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The Second Inauguration


(photo credit: Architect of the Capitol website)

Only 16 Americans in our 225 year history have had the distinct privilege of a second inaugural as president of the United States.  President Barack Obama joins that rare fraternity (yes, fraters, all male) when he takes the oath of office on Sunday, January 20, 2013 (in a private ceremony to fulfill the Constitutional date requirement — the public swearing-in and festivities are all on Monday, January 21.)

President Obama’s second term comes at a time of economic uncertainty, ongoing national political controversies over the role and size of government, the culture of violence and gun control, reform our massive systems for health care and education.  There are days when the political rhetoric is so bitterly divisive that we think this must be the nadir of our nation’s history.

It’s not.

Abraham Lincoln marched through the rain and mud of mid-19th Century Washington to deliver his second inaugural address as the nation was in the final denouement of the worst period in our history, the Civil War.  No leader could possibly have contemplated more daunting circumstances as he sought the words he had to say to lead the nation out of its bloody internecine conflict (recent estimates put the Civil War’s death toll at about 750,000) to find a way to national peace, restoration of union, freedom and the rights of citizenship for former slaves and reconstruction of the cities and countrysides devastated by the war.

Every citizen today should read Lincoln’s Second Inaugural address and meditate on the circumstances of 1865, threads of which remain unraveled today.  “With malice toward none, with charity toward all,” he implored his fellow citizens, “…let us strive on to finish the work we are in, to bind up the nation’s wounds…to do all which may achieve and cherish a just and lasting peace…”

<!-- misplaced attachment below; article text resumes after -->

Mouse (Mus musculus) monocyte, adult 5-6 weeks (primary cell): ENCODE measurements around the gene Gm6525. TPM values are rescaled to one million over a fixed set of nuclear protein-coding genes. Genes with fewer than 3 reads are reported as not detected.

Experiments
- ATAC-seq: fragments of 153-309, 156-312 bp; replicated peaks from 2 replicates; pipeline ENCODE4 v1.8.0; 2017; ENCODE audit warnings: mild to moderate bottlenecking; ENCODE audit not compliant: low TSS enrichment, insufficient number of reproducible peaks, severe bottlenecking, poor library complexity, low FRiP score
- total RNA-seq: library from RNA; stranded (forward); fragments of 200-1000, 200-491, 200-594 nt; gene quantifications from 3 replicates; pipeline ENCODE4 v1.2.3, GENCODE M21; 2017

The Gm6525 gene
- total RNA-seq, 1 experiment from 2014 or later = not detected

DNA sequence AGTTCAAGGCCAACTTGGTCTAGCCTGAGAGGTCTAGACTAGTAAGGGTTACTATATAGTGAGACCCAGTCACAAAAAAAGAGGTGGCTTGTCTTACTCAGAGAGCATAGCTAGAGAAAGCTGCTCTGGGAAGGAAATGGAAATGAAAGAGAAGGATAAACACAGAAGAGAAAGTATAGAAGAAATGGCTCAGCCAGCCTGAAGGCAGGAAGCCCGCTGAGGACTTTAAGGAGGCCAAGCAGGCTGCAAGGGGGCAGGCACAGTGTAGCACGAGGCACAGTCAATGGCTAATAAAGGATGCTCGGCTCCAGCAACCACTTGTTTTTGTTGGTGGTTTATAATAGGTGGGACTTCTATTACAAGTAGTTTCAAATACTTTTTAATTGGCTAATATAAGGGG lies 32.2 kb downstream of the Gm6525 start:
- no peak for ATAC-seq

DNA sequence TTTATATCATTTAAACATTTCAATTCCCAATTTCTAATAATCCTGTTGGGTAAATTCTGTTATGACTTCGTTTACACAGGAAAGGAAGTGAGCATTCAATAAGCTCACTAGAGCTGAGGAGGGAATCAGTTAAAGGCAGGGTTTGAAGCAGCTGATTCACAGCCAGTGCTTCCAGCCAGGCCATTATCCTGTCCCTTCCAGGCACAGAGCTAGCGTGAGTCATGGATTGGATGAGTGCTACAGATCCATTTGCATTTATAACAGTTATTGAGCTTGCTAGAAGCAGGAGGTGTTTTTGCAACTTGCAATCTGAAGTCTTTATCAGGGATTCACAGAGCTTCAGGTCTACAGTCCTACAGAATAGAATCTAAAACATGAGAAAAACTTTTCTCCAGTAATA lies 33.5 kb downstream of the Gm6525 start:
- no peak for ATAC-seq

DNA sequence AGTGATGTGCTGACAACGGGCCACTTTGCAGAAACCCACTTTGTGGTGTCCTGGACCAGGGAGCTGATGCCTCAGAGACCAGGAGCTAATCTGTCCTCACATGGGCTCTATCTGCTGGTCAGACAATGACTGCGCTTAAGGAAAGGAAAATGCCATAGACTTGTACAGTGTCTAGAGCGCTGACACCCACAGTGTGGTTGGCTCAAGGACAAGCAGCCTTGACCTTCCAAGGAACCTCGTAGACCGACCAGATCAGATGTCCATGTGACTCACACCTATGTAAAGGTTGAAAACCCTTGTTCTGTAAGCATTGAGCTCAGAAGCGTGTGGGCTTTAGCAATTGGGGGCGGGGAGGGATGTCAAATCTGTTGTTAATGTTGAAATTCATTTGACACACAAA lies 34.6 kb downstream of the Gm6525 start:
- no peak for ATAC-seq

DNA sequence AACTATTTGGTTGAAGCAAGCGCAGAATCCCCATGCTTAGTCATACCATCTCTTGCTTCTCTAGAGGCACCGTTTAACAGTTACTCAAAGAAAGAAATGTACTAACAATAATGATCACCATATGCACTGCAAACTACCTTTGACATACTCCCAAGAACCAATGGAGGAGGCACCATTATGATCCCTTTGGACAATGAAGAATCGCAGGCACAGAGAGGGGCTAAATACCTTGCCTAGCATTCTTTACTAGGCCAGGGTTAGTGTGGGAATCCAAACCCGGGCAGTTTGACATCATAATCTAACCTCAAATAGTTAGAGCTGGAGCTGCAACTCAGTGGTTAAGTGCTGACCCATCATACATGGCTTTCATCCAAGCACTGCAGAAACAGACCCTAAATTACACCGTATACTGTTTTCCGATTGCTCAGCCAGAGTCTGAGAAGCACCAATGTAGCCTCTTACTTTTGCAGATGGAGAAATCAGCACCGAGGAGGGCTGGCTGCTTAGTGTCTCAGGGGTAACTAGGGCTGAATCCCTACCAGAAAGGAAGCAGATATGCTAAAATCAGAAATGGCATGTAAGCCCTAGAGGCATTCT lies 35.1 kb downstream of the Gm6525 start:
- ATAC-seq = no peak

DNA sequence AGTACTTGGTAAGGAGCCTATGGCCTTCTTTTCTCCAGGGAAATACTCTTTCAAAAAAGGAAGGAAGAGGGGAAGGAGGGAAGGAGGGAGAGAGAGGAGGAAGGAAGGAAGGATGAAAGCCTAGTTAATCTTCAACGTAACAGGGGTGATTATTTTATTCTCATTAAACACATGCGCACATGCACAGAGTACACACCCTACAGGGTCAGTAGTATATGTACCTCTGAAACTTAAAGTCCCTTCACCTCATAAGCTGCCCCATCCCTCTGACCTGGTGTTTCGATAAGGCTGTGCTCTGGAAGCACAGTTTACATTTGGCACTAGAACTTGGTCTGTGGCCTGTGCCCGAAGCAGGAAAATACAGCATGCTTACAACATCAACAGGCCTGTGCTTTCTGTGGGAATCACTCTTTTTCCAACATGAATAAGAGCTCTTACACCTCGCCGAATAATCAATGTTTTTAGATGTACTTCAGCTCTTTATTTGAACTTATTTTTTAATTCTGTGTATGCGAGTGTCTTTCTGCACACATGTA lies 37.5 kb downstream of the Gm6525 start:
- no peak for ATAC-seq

And yet, even today, almost 150 years later, this remains a nation of sharp political divisions, with unresolved issues of racism and class conflicts coursing underneath surface political battles.  Just read some of the ugly rhetoric on gun rights and the fearmongering on the fringes.  Consider the intense hostility toward President Obama, himself, that goes well beyond political disagreements.  The nation made definitive choices in the 2012 election, at both the national and state levels, and some of these choices signal significant social change — and in some quarters resisting that change and rolling back the clock is a 24/7 occupation.

Lincoln chose to call for peace; his second inaugural was not triumphal, nor an effort to scope out a specific agenda, nor a recitation of his accomplishments.  Hailed as one of the most important speeches of all time, the rhetoric rose above partisanship and claims of power to dare the people to find unity again as a moral imperative.

President Obama faces conflict and opposition, but he has the great good fortune to govern in a time of relative peace domestically despite the nasty rhetoric and sometimes incomprehensible rants from the wingnuts on both sides of American political life.   His challenge at his second inaugural is to find the right words to unify the great mainstream of the American people, citizens who might be Republicans or Democrats or white or black or Hispanic or asian or hunters with guns or gun control advocates or passionate school reformers or members of teachers unions or fiscal conservatives or economic liberals —- his challenge is to ensure a sense of unity in the mainstream while respecting all of the great diversity of this nation, while, at the same time, repudiating the fringe behaviors that encourage violence, fear and fragmentation of political will.

The biggest problem we have in Washington right now is the inability of the mainstream to find the pathway to unity amid difference — to accept the plain fact that reasonable compromise is the only way to govern a diverse country of more than 300 million people, even as it was the only way to govern a nation that was one-tenth of this size in 1865.  That nation, 150 years ago, suffered the devastating consequences of the inability to settle differences rationally.

If we are to learn anything from history, it must be that we owe future generations our best stewardship of our national unity in each political season.  One man, one president cannot do that alone.  At this second inaugural moment, We the People must resolve to bridge our differences, break the silence of the great majority in the middle, assert our most precious obligation to steward the assets of this nation effectively now so that posterity can enjoy the gifts of prosperity, peace and freedom far into the future.

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Patricia A. McGuire, President, Trinity, 125 Michigan Ave. NE, Washington, DC 20017
Phone: 202.884.9050   Email: